Companies all over the globe are working to become lodged in the public consciousness as
Eco-Leaders—the white hats who care about the environment and produce sustainable, green products in an environmentally sound way. For those that are serious—and have made green part of their corporate culture—profit isn’t the only motivation. They look at their focus on sustainability as the triple bottom line—people, planet and profit.
What makes a company an Eco-Leader?
It’s complicated. Not only is the sustainability bar high, but it is fragmented all over a map that includes where the materials come from, how they are manufactured and where they go once the product has served its life—those embodied energy costs. Other factors include how far the product is transported and how it functions. Then there are aesthetics. No matter how sustainable, few end users want ugly. And finally, there is education. How does a company help consumers know what they want and need in terms of green, sustainable products—without making them feel like they are being lectured?.
To complicate the idea of Eco-Leaders even further, there are research companies using different criteria with which to judge products and processes. For example, GlobeScan and SustainAbility just issued their third annual survey of the 2013 sustainability leaders. Approximately 1,170 sustainability experts from 73 companies completed the latest survey online from February 20 to March 14, 2013. Respondents were among “the most influential thought leaders in the sustainability arena from over 60 countries,[asked] to explore the biggest sustainability challenges,” and included leading sustainable development experts and practitioners from five sectors: corporate, government, NGOs, institutional (e.g., academics) and service (e.g., consultants, media). The surveys can be downloaded from the GlobeScan or SustainAbility Web sites. In case you’re wondering, a company called Unilever took the first position in this latest survey.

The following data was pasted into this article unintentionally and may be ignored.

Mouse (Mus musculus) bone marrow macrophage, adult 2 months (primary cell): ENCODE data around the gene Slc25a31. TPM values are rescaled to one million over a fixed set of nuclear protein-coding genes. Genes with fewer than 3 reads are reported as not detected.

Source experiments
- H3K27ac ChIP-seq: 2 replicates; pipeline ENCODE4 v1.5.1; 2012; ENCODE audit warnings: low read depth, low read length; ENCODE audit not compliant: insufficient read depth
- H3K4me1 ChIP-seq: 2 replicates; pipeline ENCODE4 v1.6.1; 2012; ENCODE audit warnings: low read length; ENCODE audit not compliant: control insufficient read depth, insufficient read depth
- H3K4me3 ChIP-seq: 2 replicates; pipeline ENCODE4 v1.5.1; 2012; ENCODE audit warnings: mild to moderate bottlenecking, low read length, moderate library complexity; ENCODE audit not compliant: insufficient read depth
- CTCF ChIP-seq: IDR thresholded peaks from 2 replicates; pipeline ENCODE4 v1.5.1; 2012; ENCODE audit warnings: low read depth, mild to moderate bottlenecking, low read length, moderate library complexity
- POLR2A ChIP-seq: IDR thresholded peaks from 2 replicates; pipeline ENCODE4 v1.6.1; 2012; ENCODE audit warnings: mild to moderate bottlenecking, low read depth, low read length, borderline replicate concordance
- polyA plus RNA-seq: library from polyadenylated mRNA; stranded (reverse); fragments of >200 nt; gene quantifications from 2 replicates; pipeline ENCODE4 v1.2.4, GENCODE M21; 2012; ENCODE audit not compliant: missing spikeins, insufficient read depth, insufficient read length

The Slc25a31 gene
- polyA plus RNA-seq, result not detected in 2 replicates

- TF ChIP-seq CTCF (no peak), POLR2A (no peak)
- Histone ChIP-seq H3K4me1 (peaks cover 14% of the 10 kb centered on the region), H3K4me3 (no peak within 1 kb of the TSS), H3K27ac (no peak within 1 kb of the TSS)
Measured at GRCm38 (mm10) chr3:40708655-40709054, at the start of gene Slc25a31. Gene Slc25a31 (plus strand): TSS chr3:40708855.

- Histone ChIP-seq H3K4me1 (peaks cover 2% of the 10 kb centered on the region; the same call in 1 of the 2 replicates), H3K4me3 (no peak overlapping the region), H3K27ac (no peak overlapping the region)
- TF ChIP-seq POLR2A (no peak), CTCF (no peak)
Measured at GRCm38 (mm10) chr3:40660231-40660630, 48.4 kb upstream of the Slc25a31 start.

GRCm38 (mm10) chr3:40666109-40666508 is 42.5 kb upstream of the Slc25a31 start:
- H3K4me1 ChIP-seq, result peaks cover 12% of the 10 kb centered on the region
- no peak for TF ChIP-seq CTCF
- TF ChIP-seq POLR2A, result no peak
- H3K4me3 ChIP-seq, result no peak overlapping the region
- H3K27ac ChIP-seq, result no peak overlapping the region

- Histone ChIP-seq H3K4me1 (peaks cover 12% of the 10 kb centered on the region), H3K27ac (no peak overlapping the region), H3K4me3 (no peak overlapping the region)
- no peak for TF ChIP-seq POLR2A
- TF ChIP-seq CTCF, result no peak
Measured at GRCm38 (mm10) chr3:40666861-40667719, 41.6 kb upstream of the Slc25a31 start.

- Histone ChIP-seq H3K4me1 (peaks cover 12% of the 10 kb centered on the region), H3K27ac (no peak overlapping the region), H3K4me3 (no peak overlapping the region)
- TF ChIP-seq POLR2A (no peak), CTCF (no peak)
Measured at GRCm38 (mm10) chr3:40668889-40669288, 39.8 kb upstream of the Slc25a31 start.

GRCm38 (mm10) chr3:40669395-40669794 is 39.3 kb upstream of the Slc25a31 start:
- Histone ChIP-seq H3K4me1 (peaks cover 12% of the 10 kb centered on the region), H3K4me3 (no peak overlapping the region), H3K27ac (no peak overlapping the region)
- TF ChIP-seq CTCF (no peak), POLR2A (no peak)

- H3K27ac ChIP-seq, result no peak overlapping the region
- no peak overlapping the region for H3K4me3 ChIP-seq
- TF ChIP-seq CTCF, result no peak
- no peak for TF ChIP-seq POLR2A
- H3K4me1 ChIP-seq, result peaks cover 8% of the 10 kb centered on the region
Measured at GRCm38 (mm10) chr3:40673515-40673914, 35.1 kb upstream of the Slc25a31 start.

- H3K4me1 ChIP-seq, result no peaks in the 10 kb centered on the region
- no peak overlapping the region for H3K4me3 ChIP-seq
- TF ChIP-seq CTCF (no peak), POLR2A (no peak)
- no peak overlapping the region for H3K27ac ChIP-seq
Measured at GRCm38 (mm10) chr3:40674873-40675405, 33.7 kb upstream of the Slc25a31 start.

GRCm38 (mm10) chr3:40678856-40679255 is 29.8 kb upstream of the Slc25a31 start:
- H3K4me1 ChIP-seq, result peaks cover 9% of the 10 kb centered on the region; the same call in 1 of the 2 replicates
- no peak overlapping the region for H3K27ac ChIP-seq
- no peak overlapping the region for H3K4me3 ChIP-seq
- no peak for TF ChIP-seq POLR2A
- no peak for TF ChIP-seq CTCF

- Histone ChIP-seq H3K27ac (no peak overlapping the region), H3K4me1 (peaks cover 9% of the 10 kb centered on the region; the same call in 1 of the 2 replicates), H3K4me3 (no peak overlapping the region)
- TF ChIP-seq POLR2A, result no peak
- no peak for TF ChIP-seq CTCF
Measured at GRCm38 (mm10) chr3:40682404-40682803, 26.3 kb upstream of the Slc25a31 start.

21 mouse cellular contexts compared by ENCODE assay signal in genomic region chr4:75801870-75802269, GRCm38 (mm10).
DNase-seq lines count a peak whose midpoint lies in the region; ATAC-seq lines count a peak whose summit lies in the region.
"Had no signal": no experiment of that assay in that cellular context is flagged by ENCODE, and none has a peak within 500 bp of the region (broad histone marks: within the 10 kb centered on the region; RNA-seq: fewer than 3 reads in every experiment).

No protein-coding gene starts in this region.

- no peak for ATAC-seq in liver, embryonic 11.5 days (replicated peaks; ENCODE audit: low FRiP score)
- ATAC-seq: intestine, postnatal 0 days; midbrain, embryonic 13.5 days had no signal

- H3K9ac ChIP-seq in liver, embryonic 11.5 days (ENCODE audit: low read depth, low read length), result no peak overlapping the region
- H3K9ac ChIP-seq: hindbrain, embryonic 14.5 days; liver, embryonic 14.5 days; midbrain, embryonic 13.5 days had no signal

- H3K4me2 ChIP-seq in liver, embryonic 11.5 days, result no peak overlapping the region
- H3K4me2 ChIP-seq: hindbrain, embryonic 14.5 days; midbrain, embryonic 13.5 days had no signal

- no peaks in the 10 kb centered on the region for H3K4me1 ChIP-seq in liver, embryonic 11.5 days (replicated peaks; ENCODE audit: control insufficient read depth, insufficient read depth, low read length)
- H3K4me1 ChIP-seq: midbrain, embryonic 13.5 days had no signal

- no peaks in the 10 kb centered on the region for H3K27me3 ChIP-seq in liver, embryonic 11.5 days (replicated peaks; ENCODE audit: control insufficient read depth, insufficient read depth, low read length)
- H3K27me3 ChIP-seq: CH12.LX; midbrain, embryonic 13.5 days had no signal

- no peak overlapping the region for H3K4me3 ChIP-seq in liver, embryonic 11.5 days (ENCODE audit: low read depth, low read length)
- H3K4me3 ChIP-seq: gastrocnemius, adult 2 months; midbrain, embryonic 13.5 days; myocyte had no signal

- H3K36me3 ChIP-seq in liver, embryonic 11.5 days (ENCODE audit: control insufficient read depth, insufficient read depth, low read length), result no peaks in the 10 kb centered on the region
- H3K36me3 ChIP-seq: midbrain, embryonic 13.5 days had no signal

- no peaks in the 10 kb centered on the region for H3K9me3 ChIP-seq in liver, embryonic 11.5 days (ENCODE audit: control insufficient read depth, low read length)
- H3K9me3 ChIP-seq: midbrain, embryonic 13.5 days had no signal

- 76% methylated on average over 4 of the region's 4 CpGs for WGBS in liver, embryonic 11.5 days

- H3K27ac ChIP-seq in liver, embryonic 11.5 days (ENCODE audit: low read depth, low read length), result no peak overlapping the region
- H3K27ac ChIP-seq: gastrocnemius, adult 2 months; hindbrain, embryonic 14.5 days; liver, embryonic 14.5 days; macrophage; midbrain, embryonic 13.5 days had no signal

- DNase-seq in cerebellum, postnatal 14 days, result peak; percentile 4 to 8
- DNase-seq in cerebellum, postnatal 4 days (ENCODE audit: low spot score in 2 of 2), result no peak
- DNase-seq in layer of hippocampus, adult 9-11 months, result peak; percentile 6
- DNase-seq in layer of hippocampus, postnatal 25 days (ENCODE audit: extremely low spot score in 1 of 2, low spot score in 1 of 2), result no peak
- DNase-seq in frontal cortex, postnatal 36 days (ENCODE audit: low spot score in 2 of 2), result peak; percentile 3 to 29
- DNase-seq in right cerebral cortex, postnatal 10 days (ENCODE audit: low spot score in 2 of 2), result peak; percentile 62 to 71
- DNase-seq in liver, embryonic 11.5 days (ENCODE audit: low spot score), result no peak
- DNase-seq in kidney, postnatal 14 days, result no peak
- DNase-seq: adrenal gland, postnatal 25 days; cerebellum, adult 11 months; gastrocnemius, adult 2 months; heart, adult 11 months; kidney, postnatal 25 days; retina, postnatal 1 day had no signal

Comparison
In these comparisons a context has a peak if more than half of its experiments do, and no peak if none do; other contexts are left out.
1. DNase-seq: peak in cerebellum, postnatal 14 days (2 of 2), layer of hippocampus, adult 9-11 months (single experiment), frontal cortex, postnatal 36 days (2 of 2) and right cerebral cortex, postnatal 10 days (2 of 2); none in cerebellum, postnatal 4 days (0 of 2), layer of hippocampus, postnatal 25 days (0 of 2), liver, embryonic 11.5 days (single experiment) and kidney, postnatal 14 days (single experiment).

Others who rank sustainability are the Newsweek Green Rankings, and Corporate Knights’ Global 100.
The fourth Newsweek Green Rankings, published in October 2012, lauded Walmart, number 41 in its ranking, for reducing waste and buying renewable energy (some stores power with PV solar and have remodeled to use natural daylighting for illumination). It is also using its clout to pressure suppliers to be more environmentally conscious, as well as economical. The Newsweek survey ranked the top 500 companies. The Global 100 list has been produced since 2005; 10 of the 100 are U.S. companies.
Below, we’ll introduce you to six companies from the building industry and beyond that are really making a positive difference.